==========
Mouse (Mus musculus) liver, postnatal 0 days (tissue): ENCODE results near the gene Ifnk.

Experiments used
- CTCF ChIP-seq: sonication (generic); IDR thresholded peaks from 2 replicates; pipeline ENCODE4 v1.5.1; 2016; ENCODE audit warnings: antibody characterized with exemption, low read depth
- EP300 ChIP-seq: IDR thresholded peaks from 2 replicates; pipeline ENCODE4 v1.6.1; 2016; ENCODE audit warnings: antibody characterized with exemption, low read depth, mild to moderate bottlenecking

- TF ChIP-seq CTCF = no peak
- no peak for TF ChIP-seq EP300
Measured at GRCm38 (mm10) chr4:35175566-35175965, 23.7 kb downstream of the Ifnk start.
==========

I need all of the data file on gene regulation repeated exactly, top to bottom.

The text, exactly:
Mouse (Mus musculus) liver, postnatal 0 days (tissue): ENCODE results near the gene Ifnk.

Experiments used
- CTCF ChIP-seq: sonication (generic); IDR thresholded peaks from 2 replicates; pipeline ENCODE4 v1.5.1; 2016; ENCODE audit warnings: antibody characterized with exemption, low read depth
- EP300 ChIP-seq: IDR thresholded peaks from 2 replicates; pipeline ENCODE4 v1.6.1; 2016; ENCODE audit warnings: antibody characterized with exemption, low read depth, mild to moderate bottlenecking

- TF ChIP-seq CTCF = no peak
- no peak for TF ChIP-seq EP300
Measured at GRCm38 (mm10) chr4:35175566-35175965, 23.7 kb downstream of the Ifnk start.